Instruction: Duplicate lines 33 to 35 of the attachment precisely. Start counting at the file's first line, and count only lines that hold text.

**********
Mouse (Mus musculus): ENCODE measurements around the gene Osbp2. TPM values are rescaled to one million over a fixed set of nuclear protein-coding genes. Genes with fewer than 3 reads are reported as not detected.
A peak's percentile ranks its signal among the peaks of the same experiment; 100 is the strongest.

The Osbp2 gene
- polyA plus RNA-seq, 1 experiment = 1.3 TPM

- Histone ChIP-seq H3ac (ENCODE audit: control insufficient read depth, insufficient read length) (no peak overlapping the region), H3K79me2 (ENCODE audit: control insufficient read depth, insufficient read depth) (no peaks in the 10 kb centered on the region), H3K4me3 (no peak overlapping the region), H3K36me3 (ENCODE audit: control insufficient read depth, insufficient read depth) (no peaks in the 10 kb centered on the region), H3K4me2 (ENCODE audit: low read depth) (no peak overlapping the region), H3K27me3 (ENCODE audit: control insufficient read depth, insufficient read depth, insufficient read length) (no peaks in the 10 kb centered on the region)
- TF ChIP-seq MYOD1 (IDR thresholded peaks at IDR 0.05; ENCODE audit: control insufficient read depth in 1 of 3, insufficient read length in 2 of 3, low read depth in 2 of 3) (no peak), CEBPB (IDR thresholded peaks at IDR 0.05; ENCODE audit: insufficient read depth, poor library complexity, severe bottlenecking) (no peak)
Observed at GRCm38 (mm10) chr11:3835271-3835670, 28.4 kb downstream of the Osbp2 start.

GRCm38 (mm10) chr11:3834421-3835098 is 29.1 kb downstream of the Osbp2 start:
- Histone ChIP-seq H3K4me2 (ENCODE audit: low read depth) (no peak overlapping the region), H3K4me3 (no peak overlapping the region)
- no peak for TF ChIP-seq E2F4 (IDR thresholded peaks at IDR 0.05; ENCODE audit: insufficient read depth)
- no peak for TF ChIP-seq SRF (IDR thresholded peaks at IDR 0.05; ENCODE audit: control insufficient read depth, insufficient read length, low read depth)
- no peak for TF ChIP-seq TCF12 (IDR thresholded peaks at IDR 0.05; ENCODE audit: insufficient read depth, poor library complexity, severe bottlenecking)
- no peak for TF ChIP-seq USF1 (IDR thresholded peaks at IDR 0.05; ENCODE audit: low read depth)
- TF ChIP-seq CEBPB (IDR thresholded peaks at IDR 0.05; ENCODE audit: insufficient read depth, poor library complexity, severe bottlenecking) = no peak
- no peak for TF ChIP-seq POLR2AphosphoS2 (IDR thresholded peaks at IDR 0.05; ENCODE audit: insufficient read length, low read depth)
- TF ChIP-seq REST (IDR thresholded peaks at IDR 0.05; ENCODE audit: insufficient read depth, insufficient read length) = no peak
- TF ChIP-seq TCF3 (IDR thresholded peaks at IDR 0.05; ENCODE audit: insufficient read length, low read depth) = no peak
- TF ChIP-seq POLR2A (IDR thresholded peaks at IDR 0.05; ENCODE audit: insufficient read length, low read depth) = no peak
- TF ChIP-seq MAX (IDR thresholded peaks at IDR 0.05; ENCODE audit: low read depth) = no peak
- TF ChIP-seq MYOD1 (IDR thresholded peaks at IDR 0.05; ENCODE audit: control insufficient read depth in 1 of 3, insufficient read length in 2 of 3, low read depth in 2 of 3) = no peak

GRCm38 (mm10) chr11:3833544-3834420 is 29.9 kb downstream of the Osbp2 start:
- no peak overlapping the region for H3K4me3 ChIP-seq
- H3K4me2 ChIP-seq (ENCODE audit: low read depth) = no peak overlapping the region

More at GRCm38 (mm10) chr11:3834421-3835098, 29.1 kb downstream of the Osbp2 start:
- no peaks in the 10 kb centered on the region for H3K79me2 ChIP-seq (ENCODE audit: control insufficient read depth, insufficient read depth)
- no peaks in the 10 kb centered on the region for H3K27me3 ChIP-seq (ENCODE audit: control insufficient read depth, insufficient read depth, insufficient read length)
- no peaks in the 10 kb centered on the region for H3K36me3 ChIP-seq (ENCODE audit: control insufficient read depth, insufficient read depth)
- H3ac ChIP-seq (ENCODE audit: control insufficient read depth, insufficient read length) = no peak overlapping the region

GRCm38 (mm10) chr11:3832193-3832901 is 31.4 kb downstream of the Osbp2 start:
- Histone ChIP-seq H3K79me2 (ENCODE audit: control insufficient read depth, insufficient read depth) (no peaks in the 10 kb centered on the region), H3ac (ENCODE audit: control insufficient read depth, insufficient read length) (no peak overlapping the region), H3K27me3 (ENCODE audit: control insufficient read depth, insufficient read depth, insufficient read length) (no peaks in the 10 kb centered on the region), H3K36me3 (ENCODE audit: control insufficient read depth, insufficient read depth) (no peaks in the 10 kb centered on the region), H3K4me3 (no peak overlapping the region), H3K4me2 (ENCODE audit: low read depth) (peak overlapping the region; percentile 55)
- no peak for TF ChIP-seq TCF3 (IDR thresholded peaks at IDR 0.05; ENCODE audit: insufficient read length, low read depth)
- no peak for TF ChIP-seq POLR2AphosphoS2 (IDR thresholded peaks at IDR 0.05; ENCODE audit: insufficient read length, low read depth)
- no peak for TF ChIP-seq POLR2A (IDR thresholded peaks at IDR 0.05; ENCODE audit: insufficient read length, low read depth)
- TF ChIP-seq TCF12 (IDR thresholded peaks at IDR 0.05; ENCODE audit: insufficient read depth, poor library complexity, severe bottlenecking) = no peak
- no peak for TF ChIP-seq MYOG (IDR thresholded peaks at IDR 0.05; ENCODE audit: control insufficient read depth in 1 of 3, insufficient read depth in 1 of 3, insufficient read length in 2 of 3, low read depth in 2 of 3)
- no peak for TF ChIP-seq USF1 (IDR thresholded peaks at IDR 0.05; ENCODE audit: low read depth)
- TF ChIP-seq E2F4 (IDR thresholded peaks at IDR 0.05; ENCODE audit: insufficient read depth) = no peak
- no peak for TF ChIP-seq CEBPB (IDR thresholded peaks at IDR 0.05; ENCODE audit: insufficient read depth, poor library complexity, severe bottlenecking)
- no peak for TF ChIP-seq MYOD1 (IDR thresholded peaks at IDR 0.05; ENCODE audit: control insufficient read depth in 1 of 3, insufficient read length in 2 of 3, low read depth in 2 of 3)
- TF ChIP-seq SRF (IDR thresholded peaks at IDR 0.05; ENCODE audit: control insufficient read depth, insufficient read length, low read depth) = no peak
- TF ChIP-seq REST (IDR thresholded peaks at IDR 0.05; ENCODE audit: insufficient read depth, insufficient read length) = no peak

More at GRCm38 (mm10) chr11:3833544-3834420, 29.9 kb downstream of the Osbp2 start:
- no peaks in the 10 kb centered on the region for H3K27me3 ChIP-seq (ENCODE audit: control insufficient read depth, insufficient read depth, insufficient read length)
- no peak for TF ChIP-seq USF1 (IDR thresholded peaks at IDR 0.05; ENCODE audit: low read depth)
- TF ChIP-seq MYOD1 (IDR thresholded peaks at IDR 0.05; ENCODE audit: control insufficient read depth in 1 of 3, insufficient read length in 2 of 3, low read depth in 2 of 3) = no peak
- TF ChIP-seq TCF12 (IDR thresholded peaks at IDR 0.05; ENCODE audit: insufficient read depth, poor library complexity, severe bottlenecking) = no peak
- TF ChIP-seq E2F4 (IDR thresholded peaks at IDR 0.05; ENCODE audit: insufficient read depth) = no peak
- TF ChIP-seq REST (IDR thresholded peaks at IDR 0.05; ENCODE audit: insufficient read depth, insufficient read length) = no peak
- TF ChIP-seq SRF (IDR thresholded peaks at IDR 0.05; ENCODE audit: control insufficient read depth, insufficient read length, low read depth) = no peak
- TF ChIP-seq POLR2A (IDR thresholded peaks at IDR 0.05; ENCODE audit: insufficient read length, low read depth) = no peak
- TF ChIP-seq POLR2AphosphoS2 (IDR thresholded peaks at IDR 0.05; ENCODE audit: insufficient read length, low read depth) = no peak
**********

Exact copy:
- no peak for TF ChIP-seq POLR2A (IDR thresholded peaks at IDR 0.05; ENCODE audit: insufficient read length, low read depth)
- TF ChIP-seq TCF12 (IDR thresholded peaks at IDR 0.05; ENCODE audit: insufficient read depth, poor library complexity, severe bottlenecking) = no peak
- no peak for TF ChIP-seq MYOG (IDR thresholded peaks at IDR 0.05; ENCODE audit: control insufficient read depth in 1 of 3, insufficient read depth in 1 of 3, insufficient read length in 2 of 3, low read depth in 2 of 3)